The scientific devil is always in the details and those details typically involve math and simple, but hard, thinking. To illustrate these perils, consider this expert report that recommends universal cholesterol screening for children 9 to 11 (page S27 in this pdf). You need to read the report carefully to see the scientific science despite the fact that virtually everyone involved in the report would call themselves scientists. When you see the bad science, you then can begin to see how persuasion principles explain the outcome better than math and simple, but hard, thinking.
First, read the damn paper, most particularly Section 9 on Cholesterol. Think carefully and skeptically about it. In other words, think like a scientist and not a member of a high prestige group. Meanwhile consider this quotation from an expert not on this particular expert panel.
Rita Redberg, a cardiologist at University of California, San Francisco, expressed skepticism. “I don’t know of any data that screening children ages 9 to 11 is of any benefit to them,” she said. “We don’t need to do cholesterol tests to advise children to eat fruits and vegetables, watch their weight and get regular physical activity.”
Or this from an expert from a different expert panel on the same topic of cholesterol screening.
. . . the U.S. Preventive Services Task Force, concluded in 2007 that not enough is known about the possible benefits and risks to recommend for or against cholesterol screening for children and teens. One of its leaders, Dr. Michael LeFevre, a family medicine specialist at the University of Missouri, said that for the task force to declare screening beneficial there must be evidence that treatment improves health, such as preventing heart attacks, rather than just nudging down a number — the cholesterol score.
Maybe Redberg and LeFevre are idiots who don’t read the relevant research literature. They are in that terrible position of claiming there is no needle in the haystack. Asserting Nothing against a group that asserts Something is a losing persuasion proposition. Of course, it is easy to prove Redberg or LeFevre the idiot. Just produce the evidence of science. You have to do that heavy lifting for yourself.
Still, those two quotations permit a shortcut if you don’t want to read the report and figure it out for yourself. Some experts claim there is no good scientific evidence to support the recommendation for universal screening with 9 to 11 year olds. Yet, this NIH panel of experts made such a recommendation. How is this possible?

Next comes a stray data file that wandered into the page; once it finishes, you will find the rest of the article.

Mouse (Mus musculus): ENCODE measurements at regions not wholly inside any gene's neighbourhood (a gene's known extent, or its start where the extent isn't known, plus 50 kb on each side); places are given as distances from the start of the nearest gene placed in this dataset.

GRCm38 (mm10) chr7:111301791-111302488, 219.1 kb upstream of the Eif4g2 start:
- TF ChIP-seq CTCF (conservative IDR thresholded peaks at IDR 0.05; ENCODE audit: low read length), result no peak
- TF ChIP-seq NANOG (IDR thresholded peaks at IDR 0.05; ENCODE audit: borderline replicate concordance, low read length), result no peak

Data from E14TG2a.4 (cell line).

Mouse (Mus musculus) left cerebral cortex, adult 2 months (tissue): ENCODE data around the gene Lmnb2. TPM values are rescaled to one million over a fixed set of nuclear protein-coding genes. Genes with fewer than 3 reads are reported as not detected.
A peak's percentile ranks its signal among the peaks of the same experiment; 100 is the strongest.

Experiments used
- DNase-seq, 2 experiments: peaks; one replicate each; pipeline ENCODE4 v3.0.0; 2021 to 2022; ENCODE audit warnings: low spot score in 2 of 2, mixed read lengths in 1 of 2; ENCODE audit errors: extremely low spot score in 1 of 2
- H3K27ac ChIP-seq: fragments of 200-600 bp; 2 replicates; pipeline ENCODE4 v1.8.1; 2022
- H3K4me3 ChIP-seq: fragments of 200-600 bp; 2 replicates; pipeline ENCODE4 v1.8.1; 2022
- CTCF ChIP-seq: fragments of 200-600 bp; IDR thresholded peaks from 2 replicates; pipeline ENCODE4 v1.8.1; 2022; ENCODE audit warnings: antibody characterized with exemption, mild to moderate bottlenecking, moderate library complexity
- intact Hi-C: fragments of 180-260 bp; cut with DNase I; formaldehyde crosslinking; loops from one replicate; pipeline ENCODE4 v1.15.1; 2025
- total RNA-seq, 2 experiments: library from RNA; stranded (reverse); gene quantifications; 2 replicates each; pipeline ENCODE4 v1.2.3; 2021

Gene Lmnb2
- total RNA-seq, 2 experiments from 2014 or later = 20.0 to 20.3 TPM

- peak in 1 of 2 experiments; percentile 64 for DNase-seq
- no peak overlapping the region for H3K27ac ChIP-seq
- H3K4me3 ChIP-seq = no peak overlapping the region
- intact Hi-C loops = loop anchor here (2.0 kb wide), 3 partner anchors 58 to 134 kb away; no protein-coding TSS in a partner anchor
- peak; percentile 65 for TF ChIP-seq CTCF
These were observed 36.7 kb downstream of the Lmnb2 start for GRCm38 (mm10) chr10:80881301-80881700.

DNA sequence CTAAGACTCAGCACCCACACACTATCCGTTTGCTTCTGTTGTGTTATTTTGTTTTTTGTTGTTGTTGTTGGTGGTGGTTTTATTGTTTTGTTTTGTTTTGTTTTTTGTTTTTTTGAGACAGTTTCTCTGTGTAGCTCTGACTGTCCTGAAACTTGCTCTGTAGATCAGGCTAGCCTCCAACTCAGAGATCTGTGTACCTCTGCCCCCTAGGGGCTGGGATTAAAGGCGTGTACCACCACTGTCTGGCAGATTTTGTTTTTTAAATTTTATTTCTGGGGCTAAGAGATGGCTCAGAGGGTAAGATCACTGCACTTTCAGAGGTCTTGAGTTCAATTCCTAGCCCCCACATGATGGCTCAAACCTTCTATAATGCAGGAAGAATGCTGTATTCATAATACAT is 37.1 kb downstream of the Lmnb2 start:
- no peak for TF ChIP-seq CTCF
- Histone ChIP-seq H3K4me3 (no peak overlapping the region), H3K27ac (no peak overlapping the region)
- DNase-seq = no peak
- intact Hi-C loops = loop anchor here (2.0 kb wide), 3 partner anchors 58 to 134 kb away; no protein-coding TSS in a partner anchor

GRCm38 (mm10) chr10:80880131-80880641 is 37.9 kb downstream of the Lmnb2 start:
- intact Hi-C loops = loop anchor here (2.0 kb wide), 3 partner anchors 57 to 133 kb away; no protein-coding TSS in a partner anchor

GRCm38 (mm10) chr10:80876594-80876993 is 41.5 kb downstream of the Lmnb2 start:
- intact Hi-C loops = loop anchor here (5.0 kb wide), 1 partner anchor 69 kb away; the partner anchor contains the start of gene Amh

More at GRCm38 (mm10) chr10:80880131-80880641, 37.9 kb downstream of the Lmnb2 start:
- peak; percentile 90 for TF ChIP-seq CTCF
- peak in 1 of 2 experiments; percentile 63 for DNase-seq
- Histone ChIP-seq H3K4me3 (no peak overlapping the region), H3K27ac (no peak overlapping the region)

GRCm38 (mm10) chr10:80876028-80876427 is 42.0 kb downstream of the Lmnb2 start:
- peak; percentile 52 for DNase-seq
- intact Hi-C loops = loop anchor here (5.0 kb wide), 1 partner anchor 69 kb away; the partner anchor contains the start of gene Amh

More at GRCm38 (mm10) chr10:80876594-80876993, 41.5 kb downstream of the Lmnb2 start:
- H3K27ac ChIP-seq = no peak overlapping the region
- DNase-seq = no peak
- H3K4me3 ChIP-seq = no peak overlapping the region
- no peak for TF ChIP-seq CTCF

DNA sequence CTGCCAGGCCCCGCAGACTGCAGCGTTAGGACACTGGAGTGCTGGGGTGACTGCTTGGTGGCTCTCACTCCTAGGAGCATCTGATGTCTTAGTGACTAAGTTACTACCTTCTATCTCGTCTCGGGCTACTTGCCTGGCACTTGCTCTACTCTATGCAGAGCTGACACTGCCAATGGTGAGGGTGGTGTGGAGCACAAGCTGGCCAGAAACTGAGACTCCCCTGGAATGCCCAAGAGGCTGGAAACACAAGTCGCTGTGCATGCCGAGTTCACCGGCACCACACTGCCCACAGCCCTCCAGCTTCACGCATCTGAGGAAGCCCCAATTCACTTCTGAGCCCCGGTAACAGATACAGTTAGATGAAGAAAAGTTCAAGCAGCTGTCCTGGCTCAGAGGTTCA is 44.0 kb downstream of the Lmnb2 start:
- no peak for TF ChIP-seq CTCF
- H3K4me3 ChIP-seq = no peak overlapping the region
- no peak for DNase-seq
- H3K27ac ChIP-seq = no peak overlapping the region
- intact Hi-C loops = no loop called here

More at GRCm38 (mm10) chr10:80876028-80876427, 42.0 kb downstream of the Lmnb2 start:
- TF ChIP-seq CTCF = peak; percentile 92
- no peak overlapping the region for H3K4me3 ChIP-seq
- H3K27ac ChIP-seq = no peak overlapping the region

I think persuasion answers the question better than science.
Realize the social context of the panel. Appointment to the panel is a huge status hit; you have to be well connected to get there and you are a big deal to earn this merit badge. The panel has no power; recommend at your pleasure and nothing will change as a result, a case of the politics of the unelectable or actions without consequences. There are no agreed upon standards of judgment; bring your expertise to the Table of Brother and Sister Hood. Majority voting applies, so coalitions are more important than, say, scientific evidence.
If you read section 9 on cholesterol screening you see an incredible amount of detail, expert quotation or citation, elaborate decision trees, and tables and tables of topics, criteria, and evidence summaries. The report looks serious, scientific, and objective when it is only the majority report of a faction with self interest, exactly what the Federalists warned about in their Papers. It is the text version of a high color figure of a brain scan: Lots of misleading detail that hides more than it reveals.
Now, make the contrast between this process and the one involved in the US Task Force on Preventative Health for prostate cancer. You might recall that another group of health experts reviewed the scientific literature on prostate screening and recommended against it. Other experts howled. Why the difference?
Realize that the US Task Force operates more like a jury with a predefined set of rules and procedures. They operate under the same standards for all issues. Now, compare this to the operation of this NIH panel on screening kids for cholesterol and the howling prostate cancer experts. The other experts employ something quite different from that jury metaphor. They review and evaluate different kinds of evidence with different kinds of standards, then make a public declaration that has absolutely no legal or practical impact.
You see the same kind of outcomes in the peer review literature. Even if you are not that kind of researcher or scientist, you’ve read enough examples in the Persuasion Blog to know that peer review does not ensure any kind of Truth much less consistency. Standards of judgment vary with the reviewers, the writing style, the trendiness of the topic.
Thus, you are always still dealing with Experts, but how they decide is very different. A process like the US Task Force on Preventative Services operates under a very different kind of WATTage compared to the other Expert groups whether in panels, committees, associations, or just individuals trying to get published in peer review. Everyone always has some kind of Bias operating on them. That’s why external rules, procedures, and standards are so useful and effective. The problem isn’t with the science – it’s with the scientists.
And, yeah, just to stay consistent . . . see how this inflates the Bubble.